Q: Your stories generally have an air of spirituality and connection with the natural elements. How do you feel your ghost differs from the normal ghost stories we read mainstream today?

A: This ghost is so different that I didn’t decide it was a ghost until the story was finished! This ghost is more like the voice of the world or the creative force behind it, which comes to Peter in the book in the form of the girl he accidentally killed rising out of Lake Michigan as a part of the lake. That’s why I call it a redemptive ghost story. It’s certainly still fascinating in the way I think all ghost stories can be, but it’s not just scary or sad. There’s a real ambiguous quality to it. We travel through the experience of being pursued by this voice with Peter, unsure of what is going on.

Q: How do you as an author define your genre? Literary? Christian? Paranormal? And how do others define you? Even though we can say we don’t want to be defined, generally our novels fit in somewhere and this helps readers to know if it’s a read for them.

A: I guess the best fit for me is magical realism or imaginative fantasy, in which invisible or mythical truths are made literal and visible in the contemporary world. My writing hops across several genres: fantasy, literary fiction, spiritual/visionary/metaphysical/postmodern Christian, paranormal psychological thrillers, but everything is about dreams, the connections between the natural and spiritual worlds, and supernatural or magical elements.

Q: What makes your novel, The Music of Sacred Lakes, stand out on the shelves? What makes your story unique?

A: Both supernatural novels and literary novels sometimes have a kind of dark vision of the world these days, probably just a reflection of our times. But Music of Sacred Lakes dives into one of the hardest topics literature tackles–being unwanted, unloved, displaced in the world, seeing no hope or purpose in life: despair–and brings an ambitiously hopeful vision of how things might be all right after all. It might be that we just don’t see it.

Q: What do you hope readers “take away” after they read this novel? What types of emotions or thoughts do you hope to evoke from them?

A: Hope. A feeling of being surrounded by loving care and belonging just as they are.

Q: The Odawa tribe, which is featured in the book, were native to Canada and Michigan. Have you done much research about the tribes? How did you feature the tribe in the book?

A: The main character’s best friend Derek is from the Odawa tribe local to the area where Peter’s family has been living since 1865, and it’s his uncle he takes Peter to when he sees he is in trouble after accidentally killing a girl. It’s this Uncle Lou, a pipe carrier or spiritual leader for the tribe, who tells Peter he needs to live by the shores of Lake Michigan until it speaks to him. I read everything I could find about the history of the tribes and their culture and myths while researching this novel, but a lot of information is kept private within the tribe. I contacted the band of Odawa living in the area where Music of Sacred Lakes is set and someone very graciously answered some of my questions about the tribe’s culture and lifestyle. I was also lucky to find an Ojibwe linguist in my own town who would help me proof some details in my novel. (Ojibwe is a brother tribe to the Odawa and the languages and history are intertwined.) This gave me a bit more confidence that I wasn’t going to make any huge mistakes writing this novel, but the more I learned the more I realized how complex the culture and beliefs were.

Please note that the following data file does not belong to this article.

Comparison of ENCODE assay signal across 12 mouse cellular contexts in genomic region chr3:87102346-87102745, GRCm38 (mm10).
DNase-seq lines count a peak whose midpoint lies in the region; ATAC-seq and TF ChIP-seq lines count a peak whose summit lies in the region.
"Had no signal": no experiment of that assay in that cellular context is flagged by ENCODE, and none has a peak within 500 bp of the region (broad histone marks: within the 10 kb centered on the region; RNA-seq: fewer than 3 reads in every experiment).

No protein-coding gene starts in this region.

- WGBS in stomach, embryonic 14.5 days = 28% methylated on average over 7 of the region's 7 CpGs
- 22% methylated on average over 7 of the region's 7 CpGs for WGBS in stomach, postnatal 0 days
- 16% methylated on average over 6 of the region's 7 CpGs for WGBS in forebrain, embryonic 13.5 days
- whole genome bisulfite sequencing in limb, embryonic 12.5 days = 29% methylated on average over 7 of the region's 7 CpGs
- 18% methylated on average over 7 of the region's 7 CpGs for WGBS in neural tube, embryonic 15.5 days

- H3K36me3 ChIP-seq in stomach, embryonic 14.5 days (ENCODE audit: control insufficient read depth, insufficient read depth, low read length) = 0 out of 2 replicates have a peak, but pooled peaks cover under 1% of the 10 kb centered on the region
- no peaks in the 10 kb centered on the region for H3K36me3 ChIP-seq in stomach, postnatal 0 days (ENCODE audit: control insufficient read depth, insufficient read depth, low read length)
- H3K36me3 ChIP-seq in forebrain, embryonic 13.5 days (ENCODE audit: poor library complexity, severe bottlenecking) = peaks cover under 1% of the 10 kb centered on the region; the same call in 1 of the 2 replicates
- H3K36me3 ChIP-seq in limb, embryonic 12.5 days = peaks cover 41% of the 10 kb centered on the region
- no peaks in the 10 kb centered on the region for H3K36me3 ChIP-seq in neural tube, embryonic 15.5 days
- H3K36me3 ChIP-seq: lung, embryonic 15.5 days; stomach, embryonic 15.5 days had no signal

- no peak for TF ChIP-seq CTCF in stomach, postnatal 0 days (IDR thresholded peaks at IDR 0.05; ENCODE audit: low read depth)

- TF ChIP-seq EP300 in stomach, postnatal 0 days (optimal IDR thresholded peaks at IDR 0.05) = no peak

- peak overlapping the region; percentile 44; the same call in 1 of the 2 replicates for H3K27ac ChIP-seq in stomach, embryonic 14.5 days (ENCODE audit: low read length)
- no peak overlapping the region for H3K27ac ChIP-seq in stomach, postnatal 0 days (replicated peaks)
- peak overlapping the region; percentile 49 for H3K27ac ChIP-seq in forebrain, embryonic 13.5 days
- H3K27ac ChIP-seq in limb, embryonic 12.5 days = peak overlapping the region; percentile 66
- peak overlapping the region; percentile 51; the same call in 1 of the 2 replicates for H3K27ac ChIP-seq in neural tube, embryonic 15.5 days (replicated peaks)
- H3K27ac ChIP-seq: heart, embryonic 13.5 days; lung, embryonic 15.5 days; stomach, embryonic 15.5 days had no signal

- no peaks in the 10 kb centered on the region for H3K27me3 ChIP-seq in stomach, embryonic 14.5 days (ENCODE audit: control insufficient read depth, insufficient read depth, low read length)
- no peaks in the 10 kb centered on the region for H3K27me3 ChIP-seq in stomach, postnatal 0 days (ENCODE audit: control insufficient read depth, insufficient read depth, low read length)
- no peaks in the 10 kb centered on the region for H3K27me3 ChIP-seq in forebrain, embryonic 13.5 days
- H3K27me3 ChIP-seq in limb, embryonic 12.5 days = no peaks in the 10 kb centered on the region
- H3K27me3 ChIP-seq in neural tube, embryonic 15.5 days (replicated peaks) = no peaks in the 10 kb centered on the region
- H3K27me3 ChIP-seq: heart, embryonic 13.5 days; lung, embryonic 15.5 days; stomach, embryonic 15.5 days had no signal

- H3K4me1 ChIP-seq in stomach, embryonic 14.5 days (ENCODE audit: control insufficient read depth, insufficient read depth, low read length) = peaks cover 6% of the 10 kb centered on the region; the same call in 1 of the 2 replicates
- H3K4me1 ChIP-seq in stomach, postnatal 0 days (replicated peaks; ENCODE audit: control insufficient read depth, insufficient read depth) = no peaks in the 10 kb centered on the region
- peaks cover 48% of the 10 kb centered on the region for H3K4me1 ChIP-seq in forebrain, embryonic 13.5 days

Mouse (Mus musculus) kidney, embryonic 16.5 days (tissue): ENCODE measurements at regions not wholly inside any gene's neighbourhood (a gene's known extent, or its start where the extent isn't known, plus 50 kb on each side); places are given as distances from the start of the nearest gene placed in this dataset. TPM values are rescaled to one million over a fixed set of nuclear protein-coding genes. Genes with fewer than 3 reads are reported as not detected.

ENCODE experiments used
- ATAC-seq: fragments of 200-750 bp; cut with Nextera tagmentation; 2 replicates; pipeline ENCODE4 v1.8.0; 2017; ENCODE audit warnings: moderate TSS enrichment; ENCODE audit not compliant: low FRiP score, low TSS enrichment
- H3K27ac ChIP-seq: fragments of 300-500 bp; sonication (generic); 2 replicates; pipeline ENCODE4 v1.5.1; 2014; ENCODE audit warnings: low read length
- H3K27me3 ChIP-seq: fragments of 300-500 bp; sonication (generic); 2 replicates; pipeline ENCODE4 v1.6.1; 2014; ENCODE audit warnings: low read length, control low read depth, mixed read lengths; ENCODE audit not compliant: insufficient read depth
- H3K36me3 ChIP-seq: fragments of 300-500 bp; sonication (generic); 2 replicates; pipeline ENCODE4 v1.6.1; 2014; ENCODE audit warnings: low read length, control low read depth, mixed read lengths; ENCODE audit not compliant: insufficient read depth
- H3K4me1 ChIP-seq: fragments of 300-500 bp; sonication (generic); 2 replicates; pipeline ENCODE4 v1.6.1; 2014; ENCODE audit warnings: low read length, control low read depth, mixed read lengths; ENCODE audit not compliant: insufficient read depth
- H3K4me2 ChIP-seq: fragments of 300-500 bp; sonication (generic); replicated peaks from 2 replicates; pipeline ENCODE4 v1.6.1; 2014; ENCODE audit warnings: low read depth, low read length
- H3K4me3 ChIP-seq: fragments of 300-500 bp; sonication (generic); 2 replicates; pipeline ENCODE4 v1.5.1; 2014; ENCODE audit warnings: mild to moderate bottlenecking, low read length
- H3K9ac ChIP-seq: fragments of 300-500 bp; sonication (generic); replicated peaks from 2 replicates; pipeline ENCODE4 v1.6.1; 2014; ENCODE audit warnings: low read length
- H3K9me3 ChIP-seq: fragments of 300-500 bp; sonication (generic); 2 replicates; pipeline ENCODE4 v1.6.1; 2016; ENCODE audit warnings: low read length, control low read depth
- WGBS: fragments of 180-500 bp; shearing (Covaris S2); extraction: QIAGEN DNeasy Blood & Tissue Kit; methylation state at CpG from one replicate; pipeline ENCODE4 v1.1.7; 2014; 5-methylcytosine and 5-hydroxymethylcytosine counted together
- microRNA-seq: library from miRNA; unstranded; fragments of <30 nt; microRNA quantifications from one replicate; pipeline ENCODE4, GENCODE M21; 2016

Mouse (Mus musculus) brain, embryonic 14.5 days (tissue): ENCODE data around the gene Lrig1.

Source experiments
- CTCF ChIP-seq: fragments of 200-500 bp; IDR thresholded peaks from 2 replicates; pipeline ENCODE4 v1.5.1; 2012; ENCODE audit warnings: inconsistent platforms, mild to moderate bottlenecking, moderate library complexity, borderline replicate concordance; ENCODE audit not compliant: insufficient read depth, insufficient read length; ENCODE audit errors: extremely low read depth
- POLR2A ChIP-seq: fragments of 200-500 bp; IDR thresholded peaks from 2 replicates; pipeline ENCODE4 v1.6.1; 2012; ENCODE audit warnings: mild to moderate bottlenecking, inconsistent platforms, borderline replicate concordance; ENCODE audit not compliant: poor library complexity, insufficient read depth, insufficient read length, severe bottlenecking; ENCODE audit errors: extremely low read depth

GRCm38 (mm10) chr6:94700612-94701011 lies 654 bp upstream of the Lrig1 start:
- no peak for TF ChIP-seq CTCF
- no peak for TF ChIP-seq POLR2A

Q: Is the lake in your novel Lake Michigan or Lake Huron? How many novels do you think could be penned just by looking out at a lake and clearing your mind? Lakes offer so much depth, pun intended. Do you find beauty, solace, and stories at the lake?

A: Lake Michigan. And oh my I could write forever looking out over Lake Michigan in particular. I think readers will see how much I love the lake by reading the novel. The lake itself is a character in this book, and I had no problem coming up with a new image to describe the lake every single moment Peter looks out over the water throughout the book or listens to the waves. The lake is like that, always changing, always bringing you some new insight or sense of freedom.

Q: Your life is busy, how have you found time to write novels such as these that seem to take a lot of internal reflection and deep thinking? I’d love to be able to write on this wavelength, but the voices of a million things to do with the kids and work and life seem to stifle my thoughts. How do you do it? Advice?

A: I honestly am always thinking on speculative, metaphysical and spiritual topics and have been told most of my life that it’s boring or that it’s arrogant to think that I’m capable of thinking deeply on these things. I finally had to decide that I believed I was capable of this, because I really can’t help myself. This is what I love about life. And when my brain or my heart get going on these topics, the stories just explode inside my head, or start to unfold slowly and then accelerate, and I have to write to keep up. It’s still accelerating now that I’m investing in my writing, and it’s a little startling sometimes to see all this stuff in my head rolling out onto paper. It’s only a fraction of what’s going through my mind, but it’s quickly turning into a whole library of work!